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I hope I don't get too roasted for this noob question, but here goes anyways:

How do you know what type of fly to use when out on the river/lake? Do you just keep trying different ones to see what they go after or is there a guide to a time of the year that certain insects are hatching that the trout, salmon (whatever subspecies that can be targeted), steelies, kokanee, would be biting? I am making an assumption that different types of fish food will be hatching at different times of the year and the fish will be most interested in what's hatching at a particular time. Also, for each of the above, do they all tend to feed on the same insects or other fish in the system or will some in that group target specific flies only (just a yes or no answer on that one)

Just a general discussion here as I'm sure there's a more complicated answer (we'll leave that for another time ;) )

Thanks for the help!
 

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I'm sure stone or someone else will give you a better answer than mine, but I highly reccommend renting some fishing books from the library. That's what I did, and the books will answer pretty much every question you have...they did for me. A really good book is Still Water Fishing by Brian Chan and Skip Morris. These books will teach you a bit about etomology which will better knowledge you about insects and their life cycles, when they hatch etc etc.


K F
 

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You just asked a whopper of a question!! One that has an almost infintite amount of answers (if you draw on everybody's opinions) first of all you need to decide where you want to go. Do you have a boat? Belly boat? Are you going to a lake or a river? What time of year are you going? Every lake is different as well. You pretty much answered your own q's there on all the guesses you made. I would suggest what king said. Go to a reputable fly shop and ask questions on what book to buy, they'll usually answer any questions you have. If you have a friend who fishes, go with them! I learned the most from a friend of mine who learned off a friend of his. Most importantly, don't get frustated! I have only been fishing for a few years and only now am I really getting the hang of things (mind you I only end up going a few times a year, trying to change that bad habit!). :wallbash:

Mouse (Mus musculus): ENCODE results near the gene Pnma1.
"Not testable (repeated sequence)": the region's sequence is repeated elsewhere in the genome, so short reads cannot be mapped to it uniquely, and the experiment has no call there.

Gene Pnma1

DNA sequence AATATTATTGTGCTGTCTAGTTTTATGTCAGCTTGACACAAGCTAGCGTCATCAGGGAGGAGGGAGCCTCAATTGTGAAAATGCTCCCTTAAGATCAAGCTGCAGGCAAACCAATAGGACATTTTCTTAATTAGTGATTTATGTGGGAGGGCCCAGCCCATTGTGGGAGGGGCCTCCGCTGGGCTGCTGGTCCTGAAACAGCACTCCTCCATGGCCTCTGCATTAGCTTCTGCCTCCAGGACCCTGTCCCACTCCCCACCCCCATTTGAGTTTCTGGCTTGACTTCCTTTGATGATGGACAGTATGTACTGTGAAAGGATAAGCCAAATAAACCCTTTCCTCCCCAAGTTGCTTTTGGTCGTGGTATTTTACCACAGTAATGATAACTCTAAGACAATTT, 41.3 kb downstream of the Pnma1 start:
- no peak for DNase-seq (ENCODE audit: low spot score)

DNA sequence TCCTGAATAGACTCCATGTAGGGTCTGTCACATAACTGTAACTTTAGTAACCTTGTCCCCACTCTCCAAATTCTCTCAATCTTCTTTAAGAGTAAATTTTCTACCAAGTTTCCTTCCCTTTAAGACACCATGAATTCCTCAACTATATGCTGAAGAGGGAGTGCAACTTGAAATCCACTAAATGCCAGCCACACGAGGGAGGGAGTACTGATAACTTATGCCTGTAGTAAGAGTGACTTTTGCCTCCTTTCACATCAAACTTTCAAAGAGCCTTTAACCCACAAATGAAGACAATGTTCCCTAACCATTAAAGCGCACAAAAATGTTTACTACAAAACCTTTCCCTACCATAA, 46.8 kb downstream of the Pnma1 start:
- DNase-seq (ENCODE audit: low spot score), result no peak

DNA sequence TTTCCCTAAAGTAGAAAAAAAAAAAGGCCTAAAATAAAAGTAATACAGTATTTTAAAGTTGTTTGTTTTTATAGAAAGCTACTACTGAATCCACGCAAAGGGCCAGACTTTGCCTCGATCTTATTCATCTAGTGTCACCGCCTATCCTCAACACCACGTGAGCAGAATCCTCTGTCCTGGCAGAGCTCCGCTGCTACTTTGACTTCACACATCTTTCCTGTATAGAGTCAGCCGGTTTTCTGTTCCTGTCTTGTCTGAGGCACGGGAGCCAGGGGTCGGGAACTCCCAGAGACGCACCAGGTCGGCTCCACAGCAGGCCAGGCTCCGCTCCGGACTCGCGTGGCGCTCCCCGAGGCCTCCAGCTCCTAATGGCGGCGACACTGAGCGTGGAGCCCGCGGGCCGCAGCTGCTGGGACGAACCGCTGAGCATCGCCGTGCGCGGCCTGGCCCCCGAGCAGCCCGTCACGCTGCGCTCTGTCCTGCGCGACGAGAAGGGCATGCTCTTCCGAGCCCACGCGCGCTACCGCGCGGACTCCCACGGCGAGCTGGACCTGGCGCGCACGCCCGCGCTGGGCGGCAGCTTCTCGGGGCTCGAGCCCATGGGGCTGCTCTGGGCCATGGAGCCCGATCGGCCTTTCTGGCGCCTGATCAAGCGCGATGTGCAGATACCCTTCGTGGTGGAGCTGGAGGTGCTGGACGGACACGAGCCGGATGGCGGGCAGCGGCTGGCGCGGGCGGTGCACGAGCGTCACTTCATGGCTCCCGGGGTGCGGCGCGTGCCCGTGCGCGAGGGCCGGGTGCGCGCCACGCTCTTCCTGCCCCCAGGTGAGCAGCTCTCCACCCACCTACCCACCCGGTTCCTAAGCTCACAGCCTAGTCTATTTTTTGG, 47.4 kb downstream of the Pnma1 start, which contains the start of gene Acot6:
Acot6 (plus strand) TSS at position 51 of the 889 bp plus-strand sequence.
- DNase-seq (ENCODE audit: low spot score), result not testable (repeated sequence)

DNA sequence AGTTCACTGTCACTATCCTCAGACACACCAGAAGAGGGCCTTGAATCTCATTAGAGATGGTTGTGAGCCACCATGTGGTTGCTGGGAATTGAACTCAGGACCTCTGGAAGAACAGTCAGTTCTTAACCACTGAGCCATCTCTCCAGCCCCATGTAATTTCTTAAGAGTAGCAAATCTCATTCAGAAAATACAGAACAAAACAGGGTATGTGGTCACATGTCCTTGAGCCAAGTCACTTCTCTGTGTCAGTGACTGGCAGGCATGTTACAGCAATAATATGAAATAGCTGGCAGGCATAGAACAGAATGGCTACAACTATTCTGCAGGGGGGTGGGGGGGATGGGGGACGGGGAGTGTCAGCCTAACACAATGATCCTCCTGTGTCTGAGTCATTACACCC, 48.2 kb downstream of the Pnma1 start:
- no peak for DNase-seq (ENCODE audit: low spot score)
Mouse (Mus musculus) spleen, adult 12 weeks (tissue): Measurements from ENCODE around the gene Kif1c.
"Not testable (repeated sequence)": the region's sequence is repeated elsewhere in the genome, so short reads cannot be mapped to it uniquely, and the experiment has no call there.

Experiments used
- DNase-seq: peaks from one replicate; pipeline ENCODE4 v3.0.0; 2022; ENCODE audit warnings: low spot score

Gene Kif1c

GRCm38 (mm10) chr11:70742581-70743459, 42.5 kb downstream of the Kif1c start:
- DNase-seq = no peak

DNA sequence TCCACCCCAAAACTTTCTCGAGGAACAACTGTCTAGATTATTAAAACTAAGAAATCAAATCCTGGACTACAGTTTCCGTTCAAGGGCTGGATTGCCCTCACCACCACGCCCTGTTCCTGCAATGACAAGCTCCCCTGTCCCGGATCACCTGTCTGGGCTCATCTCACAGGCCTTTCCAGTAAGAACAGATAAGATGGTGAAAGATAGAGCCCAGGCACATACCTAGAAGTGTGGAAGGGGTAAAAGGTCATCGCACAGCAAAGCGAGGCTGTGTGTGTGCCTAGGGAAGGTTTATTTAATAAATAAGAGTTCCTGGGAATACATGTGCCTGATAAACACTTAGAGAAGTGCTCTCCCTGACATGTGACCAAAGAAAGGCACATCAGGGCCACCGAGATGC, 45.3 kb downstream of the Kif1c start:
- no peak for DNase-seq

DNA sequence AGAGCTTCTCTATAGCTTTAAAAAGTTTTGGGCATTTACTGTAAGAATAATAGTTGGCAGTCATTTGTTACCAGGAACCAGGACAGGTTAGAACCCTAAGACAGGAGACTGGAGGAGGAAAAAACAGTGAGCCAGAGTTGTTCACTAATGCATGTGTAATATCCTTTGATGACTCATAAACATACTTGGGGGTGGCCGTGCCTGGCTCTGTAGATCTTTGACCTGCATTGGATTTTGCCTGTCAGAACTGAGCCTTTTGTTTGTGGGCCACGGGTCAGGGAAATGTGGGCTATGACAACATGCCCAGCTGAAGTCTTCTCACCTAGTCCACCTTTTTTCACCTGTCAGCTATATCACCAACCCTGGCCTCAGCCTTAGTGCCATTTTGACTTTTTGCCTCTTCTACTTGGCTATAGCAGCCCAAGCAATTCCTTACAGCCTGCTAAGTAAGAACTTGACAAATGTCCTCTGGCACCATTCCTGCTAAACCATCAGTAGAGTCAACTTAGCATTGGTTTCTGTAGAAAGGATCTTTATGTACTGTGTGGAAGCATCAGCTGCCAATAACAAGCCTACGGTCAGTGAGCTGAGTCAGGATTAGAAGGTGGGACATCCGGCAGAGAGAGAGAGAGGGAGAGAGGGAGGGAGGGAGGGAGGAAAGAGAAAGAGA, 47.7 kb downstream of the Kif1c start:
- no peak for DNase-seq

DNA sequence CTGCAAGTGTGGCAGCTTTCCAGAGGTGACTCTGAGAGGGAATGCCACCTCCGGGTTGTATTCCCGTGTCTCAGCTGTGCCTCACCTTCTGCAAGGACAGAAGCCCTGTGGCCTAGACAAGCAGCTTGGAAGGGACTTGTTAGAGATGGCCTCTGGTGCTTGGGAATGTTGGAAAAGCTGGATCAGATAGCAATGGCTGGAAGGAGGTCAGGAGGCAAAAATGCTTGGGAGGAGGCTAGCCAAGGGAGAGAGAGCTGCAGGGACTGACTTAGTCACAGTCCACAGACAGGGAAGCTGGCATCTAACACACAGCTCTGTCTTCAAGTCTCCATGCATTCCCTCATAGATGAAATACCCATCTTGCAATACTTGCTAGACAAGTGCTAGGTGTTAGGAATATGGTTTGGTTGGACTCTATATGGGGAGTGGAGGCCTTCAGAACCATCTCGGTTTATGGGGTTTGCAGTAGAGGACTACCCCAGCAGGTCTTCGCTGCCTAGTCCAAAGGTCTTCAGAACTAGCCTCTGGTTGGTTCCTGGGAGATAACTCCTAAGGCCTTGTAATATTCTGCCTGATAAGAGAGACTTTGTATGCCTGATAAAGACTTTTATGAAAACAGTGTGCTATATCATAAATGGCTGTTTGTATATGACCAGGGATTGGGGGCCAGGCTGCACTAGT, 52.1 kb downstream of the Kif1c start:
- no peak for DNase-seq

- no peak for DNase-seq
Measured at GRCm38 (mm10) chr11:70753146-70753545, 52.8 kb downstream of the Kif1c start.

It's hard to give specific answers on questions that are so unspecific!(word??) :wallbash: :peace:
All this being said I've found the people on this site very helpful so don't hesitate to ask any questions.
 

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Definitely a huge question that books have been written about...a much larger question than can be answered in a post, that's for sure. :)

Since it's stillwater season, and some of us have been hitting the lakes recently, I'll just share a little of what I tend to do when hitting a totally brand new lake that I've never been to before.

First, just be observant of what's happening in the lake that you've decided to fish. Certain hatches of insects happen at specific times of the year, like a boatman or sedge hatch, or a damsel migration. Look around in the shallows and see if you can find things like leeches, scuds, or nymphs (ie. dragonflies or damsels). If there is a strong chironomid hatch going on, what size and colour are they? Do you see any riseforms on the water that can tell you whether they are taking pupas, emergers, or adults? These types of information will help you determine what tactics are worth trying.

If there's nothing much happening that I can see on the water, one of the things that I like to do is exploratory trolling. Yup...I still troll. :) Trolling is a great way of figuring out structure in a brand new lake, and covering a lot of water to see where the fish may be holding or where their feeding lanes may be. These days, I have the advantage of a boat with a small outboard, EMO, and sonar in order to find structure...but even if you're paddling around in a float tube, you can still find visual cues of where dropoffs and shoals may be in a lake. I usually like to tie on a leech or woolly bugger on a clear sinking line in order to explore.

As the Winston prostaff who I ran into the other day at Bleeker noted in our conversation, BC is almost like a "cult mecca" for chironomid fishing in all of North America...maybe even the world. This is with good reason. Flyfishing guru Brian Chan is one who perfected this technique, and he lives right here in Kamloops. Trout feed on what's available to them, and chironomids hatch through most of the season. In stillwater, after I find where the fish are holding or moving through, I will often tie on a chironomid if there's a hatch going on. Match the hatch, but for the most part, have a decent selection of blacks, browns, olives and chromies in your flybox. Variations should include a beadhead for getting down fast, or a white glass bead ("snowcone") for murky waters or low light conditions. Ribbing material can be gold, copper, silver, or red.

As mentioned, there's lots of materials available...Brian Chan's Stillwater Techniques DVD's are probably a good start. Good luck! :cheers:
 
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